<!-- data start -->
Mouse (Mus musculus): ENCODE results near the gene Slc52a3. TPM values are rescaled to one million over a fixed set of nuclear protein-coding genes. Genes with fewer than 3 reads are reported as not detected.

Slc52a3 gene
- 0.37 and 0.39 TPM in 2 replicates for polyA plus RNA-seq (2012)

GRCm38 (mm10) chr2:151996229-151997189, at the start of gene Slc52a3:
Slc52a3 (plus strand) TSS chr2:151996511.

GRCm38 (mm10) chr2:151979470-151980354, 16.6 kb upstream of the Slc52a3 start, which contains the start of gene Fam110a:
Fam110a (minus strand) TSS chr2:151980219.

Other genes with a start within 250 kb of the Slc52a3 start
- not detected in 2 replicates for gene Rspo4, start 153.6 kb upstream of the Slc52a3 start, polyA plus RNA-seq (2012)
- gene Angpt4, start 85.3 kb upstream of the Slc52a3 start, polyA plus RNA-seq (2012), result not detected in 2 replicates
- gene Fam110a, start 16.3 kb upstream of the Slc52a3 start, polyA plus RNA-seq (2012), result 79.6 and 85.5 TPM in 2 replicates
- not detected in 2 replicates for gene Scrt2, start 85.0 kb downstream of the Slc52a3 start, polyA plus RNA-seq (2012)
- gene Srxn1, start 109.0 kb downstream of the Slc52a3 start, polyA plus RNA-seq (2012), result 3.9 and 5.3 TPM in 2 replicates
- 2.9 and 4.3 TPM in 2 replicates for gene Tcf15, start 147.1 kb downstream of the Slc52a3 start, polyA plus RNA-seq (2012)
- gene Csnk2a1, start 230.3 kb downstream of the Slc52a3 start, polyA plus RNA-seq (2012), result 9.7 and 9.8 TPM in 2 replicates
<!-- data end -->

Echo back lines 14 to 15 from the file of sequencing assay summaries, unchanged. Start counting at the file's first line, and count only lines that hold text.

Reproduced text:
- 2.9 and 4.3 TPM in 2 replicates for gene Tcf15, start 147.1 kb downstream of the Slc52a3 start, polyA plus RNA-seq (2012)
- gene Csnk2a1, start 230.3 kb downstream of the Slc52a3 start, polyA plus RNA-seq (2012), result 9.7 and 9.8 TPM in 2 replicates